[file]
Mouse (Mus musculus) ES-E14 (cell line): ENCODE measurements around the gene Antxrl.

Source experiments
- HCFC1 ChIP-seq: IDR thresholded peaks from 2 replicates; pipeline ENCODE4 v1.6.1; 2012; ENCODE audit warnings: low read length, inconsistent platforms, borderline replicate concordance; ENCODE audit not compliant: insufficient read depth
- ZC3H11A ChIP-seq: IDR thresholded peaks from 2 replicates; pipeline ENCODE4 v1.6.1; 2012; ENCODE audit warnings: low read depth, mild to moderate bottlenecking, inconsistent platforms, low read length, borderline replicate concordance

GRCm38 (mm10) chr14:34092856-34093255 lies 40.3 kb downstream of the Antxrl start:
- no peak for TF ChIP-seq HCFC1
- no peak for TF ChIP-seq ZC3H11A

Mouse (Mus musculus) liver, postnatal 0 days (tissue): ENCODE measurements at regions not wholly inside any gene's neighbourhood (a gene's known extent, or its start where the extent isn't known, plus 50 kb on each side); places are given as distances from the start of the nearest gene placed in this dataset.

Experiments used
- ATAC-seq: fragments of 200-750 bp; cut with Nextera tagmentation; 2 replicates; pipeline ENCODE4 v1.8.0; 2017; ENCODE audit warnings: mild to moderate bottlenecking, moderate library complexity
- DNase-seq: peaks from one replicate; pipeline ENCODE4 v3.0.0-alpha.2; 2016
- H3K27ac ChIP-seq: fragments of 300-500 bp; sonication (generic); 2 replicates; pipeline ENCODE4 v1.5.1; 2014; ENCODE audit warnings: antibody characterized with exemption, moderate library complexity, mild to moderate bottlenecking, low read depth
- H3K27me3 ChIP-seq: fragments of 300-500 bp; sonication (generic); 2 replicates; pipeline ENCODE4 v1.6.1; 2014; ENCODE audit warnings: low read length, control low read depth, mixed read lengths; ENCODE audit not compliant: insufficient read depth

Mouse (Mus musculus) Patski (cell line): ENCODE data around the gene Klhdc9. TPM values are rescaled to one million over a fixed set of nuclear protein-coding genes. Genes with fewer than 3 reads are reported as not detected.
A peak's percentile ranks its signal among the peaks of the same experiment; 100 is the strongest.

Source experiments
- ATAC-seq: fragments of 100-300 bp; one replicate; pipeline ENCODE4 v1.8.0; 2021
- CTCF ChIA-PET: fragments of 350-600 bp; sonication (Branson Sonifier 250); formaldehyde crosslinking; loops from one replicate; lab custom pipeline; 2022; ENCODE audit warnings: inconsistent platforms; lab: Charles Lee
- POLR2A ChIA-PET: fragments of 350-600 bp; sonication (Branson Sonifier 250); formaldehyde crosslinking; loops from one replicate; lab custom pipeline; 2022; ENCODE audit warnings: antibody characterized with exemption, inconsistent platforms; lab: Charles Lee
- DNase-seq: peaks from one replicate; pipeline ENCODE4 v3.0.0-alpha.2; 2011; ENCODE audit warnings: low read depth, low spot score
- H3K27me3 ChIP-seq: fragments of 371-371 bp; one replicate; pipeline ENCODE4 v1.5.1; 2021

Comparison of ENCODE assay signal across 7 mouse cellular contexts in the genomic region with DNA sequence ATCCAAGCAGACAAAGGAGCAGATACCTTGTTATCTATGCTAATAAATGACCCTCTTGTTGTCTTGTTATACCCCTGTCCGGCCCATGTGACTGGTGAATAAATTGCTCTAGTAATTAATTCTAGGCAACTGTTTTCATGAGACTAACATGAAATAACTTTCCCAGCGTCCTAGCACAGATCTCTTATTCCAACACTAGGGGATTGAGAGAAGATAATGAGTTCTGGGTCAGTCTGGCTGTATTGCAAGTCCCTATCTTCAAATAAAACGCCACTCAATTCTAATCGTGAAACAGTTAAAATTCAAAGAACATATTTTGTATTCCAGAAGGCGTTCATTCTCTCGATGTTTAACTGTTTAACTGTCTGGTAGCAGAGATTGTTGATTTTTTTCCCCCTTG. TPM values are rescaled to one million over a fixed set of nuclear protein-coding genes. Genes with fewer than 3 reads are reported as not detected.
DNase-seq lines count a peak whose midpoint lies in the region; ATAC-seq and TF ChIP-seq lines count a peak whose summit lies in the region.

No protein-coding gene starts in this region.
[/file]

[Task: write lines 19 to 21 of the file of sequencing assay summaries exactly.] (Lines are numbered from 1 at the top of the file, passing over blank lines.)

- POLR2A ChIA-PET: fragments of 350-600 bp; sonication (Branson Sonifier 250); formaldehyde crosslinking; loops from one replicate; lab custom pipeline; 2022; ENCODE audit warnings: antibody characterized with exemption, inconsistent platforms; lab: Charles Lee
- DNase-seq: peaks from one replicate; pipeline ENCODE4 v3.0.0-alpha.2; 2011; ENCODE audit warnings: low read depth, low spot score
- H3K27me3 ChIP-seq: fragments of 371-371 bp; one replicate; pipeline ENCODE4 v1.5.1; 2021